"Being politically correct will continue to lead Dems to electoral losses" – No. The 2018 Gallup poll shows that 67% of Americans want immigration to stay at its present level or increase. Only 29% want it decreased. 75% also generally favor immigration.

            The poll respondents were not asked about whether the 14th amendment guaranteeing birthright citizenship should be abolished- since it's an absurd question.

            They were also not asked whether slavery should be legal again, or if we'd all be better off if women couldn't vote, or if 18  to 21 year olds were again disenfranchised. All of those measures would disenfranchise comparable numbers of American citizens as would repealing the 14TH amendment, and make them second class citizens. 

            However, in the same poll, the respondents were asked about the status of "Dreamers" – children who were brought here without documents, grown up and educated here, and 83% favored or strongly favored citizenship for these kids.

            By extension, the same proportion of Americans would favor or strongly favor keeping the legal citizenship of kids and young adults who now have that status.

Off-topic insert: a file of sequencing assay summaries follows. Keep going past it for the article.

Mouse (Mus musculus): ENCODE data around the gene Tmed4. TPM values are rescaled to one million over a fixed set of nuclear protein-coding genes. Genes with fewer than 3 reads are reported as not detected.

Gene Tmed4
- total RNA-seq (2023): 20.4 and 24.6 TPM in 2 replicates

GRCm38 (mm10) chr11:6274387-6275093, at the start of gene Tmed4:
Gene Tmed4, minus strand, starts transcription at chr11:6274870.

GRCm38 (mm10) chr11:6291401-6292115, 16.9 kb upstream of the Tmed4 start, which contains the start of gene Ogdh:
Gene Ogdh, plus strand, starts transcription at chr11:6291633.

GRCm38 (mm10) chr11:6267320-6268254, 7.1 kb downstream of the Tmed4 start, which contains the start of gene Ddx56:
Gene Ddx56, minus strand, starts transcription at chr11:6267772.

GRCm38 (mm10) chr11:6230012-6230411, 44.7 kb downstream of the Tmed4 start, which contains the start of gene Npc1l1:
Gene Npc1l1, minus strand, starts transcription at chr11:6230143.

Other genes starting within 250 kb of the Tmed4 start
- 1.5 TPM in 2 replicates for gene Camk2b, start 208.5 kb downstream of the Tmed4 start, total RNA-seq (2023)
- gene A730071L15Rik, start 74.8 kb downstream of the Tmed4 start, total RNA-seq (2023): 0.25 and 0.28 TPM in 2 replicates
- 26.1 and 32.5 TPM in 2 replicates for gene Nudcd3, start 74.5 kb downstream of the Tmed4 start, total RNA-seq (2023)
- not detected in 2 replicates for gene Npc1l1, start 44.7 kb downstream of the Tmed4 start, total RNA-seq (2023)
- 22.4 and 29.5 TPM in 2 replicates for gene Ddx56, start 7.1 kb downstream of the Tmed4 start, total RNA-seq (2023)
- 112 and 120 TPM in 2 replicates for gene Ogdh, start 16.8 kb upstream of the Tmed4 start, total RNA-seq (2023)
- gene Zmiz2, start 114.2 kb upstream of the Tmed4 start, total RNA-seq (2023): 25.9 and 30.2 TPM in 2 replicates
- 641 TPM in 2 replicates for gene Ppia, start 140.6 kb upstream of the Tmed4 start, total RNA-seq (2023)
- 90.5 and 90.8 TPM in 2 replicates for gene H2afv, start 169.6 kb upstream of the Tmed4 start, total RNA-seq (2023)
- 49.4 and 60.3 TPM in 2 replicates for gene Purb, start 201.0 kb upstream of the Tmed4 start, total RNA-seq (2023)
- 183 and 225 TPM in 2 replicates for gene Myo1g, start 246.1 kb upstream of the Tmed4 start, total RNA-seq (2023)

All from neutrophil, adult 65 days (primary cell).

You are very wrong. Your cruel proposal would throw our public schools into chaos, as half a million kids in Colorado alone would lose their citizenship, and with it, their rights to medical care  and social services.

            The labor force in Colorado would also shrink, forcing fields to go unharvested and construction unbuilt.

            Everify is no kind of a solution to the problems of immigration. Common sense, and a long term, big picture approach are the solution, along with compassion and recognition that white people are not the future of America, or at least white dominance is not the future of America. Our population will get browner over time, and more diverse, and no amount of racist fearmongering by Trump, you, "anxious Democrats", or anyone else will change that. 

  1. Zappatero says:

    Is Hick presidential yet?

  2. DavidThi808 says: